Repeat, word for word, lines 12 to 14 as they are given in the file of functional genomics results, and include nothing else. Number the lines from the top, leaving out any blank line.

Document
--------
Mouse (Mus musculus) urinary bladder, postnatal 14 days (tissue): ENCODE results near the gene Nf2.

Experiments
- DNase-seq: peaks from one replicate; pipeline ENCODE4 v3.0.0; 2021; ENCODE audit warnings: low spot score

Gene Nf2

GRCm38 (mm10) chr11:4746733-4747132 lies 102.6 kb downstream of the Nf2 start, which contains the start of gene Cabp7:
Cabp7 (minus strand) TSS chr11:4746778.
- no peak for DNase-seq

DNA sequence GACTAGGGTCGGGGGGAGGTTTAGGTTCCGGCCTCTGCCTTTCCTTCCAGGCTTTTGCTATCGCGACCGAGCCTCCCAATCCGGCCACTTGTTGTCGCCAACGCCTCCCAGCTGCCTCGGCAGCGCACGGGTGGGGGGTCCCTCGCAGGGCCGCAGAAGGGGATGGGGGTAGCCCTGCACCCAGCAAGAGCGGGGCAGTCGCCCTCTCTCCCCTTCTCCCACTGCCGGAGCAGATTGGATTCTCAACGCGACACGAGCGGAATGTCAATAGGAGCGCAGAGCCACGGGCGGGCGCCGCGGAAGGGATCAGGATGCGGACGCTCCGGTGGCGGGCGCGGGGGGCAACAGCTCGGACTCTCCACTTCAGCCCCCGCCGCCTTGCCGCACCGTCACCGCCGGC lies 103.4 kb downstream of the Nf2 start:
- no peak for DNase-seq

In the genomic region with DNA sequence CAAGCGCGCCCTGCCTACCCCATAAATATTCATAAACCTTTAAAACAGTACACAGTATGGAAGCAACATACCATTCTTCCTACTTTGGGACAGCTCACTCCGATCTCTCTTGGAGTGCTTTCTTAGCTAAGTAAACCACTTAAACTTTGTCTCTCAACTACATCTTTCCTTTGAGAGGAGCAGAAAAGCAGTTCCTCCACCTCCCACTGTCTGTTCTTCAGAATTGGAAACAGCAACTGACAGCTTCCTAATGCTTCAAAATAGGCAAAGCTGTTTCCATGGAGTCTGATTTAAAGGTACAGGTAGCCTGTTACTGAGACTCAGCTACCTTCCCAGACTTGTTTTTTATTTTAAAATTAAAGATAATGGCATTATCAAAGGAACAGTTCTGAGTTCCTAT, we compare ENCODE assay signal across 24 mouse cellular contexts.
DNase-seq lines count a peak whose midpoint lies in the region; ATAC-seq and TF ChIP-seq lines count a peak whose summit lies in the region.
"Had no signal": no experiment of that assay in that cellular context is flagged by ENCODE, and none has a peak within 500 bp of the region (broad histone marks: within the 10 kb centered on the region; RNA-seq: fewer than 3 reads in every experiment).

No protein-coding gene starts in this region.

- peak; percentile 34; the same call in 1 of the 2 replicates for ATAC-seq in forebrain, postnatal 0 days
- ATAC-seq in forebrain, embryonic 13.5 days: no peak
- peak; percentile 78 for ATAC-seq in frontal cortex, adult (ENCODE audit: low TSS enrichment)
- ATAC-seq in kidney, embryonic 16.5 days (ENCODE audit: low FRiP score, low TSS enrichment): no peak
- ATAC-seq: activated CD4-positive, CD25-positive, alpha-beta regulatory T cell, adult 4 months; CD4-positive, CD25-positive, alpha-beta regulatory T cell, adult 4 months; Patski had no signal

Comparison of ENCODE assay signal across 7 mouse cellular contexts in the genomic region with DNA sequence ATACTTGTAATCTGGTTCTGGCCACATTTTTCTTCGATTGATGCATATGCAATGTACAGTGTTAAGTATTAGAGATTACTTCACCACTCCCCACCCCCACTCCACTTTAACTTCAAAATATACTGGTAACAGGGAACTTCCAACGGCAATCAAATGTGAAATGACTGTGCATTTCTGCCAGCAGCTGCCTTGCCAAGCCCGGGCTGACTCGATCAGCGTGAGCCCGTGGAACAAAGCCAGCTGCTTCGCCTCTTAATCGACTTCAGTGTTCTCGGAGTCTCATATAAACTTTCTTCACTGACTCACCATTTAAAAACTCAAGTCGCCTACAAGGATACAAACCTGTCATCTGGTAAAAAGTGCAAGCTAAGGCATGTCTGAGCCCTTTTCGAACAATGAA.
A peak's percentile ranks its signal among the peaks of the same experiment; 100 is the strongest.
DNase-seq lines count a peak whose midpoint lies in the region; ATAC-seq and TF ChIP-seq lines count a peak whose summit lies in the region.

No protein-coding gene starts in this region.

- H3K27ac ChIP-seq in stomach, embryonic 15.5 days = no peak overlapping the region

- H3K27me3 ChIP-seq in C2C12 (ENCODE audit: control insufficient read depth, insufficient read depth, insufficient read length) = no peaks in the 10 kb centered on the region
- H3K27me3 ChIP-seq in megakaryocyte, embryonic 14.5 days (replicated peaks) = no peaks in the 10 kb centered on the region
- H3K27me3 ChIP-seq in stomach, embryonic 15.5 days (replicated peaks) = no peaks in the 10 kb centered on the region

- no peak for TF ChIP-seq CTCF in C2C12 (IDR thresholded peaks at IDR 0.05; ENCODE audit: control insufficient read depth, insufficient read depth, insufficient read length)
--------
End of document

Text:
"Had no signal": no experiment of that assay in that cellular context is flagged by ENCODE, and none has a peak within 500 bp of the region (broad histone marks: within the 10 kb centered on the region; RNA-seq: fewer than 3 reads in every experiment).

No protein-coding gene starts in this region.

- peak; percentile 34; the same call in 1 of the 2 replicates for ATAC-seq in forebrain, postnatal 0 days